On Thu, Jun 26, 2014 at 3:52 AM, Tom Lane <t...@sss.pgh.pa.us> wrote:
> Simon Riggs <si...@2ndquadrant.com> writes:
> > To be clearer, what I mean is we use only the direct proof approach,
> > for queries like this
> > SELECT * FROM a WHERE id NOT IN(SELECT unknown_col FROM b WHERE
> > unknown_col IS NOT NULL);
> > and we don't try to do it for queries like this
> > SELECT * FROM a WHERE id NOT IN(SELECT not_null_column FROM b);
> > because we don't know the full provenance of "not_null_column" in all
> > cases and that info is (currently) unreliable.
> FWIW, I think that would largely cripple the usefulness of the patch.
> If you can tell people to rewrite their queries, you might as well
> tell them to rewrite into NOT EXISTS. The real-world queries that
> we're trying to improve invariably look like the latter case not the
> former, because people who are running into this problem usually
> aren't even thinking about the possibility of NULLs.
At first I didn't quite agree with this, but after a bit more thought I'm
coming around to it.
I had been thinking that, quite often the subquery in the NOT IN would have
a WHERE clause and not just be accessing all rows of the table, but then
it's probably very likely that when the subquery *does* contain a WHERE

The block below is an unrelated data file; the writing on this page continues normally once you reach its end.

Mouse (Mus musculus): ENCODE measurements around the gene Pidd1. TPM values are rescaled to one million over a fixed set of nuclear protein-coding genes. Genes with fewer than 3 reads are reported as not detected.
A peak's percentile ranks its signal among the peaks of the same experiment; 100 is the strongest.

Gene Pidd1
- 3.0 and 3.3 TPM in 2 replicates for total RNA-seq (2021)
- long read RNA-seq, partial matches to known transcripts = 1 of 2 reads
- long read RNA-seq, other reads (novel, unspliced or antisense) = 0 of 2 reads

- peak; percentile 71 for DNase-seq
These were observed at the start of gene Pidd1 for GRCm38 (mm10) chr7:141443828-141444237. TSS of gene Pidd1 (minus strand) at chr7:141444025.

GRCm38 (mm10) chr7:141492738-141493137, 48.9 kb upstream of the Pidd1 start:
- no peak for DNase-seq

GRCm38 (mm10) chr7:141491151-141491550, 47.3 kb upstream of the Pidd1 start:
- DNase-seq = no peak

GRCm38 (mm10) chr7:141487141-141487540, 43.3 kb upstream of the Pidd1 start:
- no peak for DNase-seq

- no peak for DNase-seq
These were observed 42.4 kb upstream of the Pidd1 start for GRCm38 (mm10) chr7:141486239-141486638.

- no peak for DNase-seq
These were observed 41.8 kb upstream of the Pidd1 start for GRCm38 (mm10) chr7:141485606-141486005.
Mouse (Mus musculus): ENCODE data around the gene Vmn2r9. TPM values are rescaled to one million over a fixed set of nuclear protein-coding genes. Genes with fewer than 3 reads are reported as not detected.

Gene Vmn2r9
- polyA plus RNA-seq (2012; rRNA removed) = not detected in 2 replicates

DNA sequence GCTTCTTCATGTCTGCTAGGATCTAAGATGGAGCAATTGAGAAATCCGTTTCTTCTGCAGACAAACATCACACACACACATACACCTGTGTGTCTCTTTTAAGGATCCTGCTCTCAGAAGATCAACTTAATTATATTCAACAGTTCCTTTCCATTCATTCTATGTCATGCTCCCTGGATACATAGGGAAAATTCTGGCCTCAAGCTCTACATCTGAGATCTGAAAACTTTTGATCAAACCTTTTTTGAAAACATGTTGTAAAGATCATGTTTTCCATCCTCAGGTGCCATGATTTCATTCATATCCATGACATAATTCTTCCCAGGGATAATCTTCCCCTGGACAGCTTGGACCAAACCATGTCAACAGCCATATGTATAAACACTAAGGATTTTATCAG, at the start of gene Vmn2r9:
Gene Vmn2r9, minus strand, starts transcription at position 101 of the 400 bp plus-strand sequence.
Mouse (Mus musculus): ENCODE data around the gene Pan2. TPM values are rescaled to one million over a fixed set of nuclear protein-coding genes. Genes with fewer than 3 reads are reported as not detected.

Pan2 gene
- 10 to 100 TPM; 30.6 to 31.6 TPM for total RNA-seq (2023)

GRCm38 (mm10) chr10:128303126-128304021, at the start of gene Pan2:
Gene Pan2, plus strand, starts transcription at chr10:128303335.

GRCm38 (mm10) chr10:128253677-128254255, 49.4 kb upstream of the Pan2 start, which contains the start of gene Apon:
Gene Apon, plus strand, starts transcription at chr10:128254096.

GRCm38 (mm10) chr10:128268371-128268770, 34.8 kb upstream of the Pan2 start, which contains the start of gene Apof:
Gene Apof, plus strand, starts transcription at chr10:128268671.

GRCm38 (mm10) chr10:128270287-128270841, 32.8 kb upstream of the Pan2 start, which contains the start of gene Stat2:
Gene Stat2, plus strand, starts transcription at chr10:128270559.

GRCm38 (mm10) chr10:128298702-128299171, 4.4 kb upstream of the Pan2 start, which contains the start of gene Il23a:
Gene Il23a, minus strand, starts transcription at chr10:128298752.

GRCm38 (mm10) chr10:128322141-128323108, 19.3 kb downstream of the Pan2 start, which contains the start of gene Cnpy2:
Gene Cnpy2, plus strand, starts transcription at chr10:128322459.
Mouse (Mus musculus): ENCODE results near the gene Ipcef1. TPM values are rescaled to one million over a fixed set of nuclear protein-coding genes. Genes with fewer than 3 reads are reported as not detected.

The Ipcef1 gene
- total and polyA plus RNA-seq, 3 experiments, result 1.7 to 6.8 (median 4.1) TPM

clause that it's for some completely different column.. It seems a bit
weird to write NOT IN(SELECT somecol FROM table WHERE somecol = 5) it's
probably more likely to be something like NOT IN(SELECT somecol FROM table
WHERE category = 5), i.e some column that's not in the target list, and in
this case we wouldn't know that somecol couldn't be NULL.
If there's no way to tell that the target entry comes from a left join,
then would it be a bit too quirky to just do the NOT NULL checking when
list_length(query->rtable) == 1 ? or maybe even loop over query->rtable and
abort if we find an outer join type? it seems a bit hackish, but perhaps it
would please more people than it would surprise.
> I would actually say that if we only have the bandwidth to get one of
> these cases done, it should be the second one not the first. It's
> unclear to me that checking for the first case would even be worth
> the planner cycles it'd cost.
> regards, tom lane